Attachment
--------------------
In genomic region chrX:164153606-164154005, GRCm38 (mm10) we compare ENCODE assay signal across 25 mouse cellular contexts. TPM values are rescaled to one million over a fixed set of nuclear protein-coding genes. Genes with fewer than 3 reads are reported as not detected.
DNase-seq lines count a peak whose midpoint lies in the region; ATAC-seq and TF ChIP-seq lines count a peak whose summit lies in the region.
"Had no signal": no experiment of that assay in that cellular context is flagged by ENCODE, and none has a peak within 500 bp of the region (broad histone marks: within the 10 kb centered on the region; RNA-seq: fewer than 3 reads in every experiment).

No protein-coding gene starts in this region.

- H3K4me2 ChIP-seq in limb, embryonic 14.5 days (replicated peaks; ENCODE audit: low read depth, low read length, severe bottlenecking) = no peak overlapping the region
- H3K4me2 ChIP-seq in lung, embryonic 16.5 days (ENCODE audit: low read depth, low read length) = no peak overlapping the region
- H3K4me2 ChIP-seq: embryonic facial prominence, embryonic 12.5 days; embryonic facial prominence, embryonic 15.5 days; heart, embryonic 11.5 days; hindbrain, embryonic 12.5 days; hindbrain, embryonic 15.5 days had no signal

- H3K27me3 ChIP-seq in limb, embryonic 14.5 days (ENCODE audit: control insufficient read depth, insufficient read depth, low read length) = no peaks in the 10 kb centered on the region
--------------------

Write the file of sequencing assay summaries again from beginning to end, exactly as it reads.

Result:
In genomic region chrX:164153606-164154005, GRCm38 (mm10) we compare ENCODE assay signal across 25 mouse cellular contexts. TPM values are rescaled to one million over a fixed set of nuclear protein-coding genes. Genes with fewer than 3 reads are reported as not detected.
DNase-seq lines count a peak whose midpoint lies in the region; ATAC-seq and TF ChIP-seq lines count a peak whose summit lies in the region.
"Had no signal": no experiment of that assay in that cellular context is flagged by ENCODE, and none has a peak within 500 bp of the region (broad histone marks: within the 10 kb centered on the region; RNA-seq: fewer than 3 reads in every experiment).

No protein-coding gene starts in this region.

- H3K4me2 ChIP-seq in limb, embryonic 14.5 days (replicated peaks; ENCODE audit: low read depth, low read length, severe bottlenecking) = no peak overlapping the region
- H3K4me2 ChIP-seq in lung, embryonic 16.5 days (ENCODE audit: low read depth, low read length) = no peak overlapping the region
- H3K4me2 ChIP-seq: embryonic facial prominence, embryonic 12.5 days; embryonic facial prominence, embryonic 15.5 days; heart, embryonic 11.5 days; hindbrain, embryonic 12.5 days; hindbrain, embryonic 15.5 days had no signal

- H3K27me3 ChIP-seq in limb, embryonic 14.5 days (ENCODE audit: control insufficient read depth, insufficient read depth, low read length) = no peaks in the 10 kb centered on the region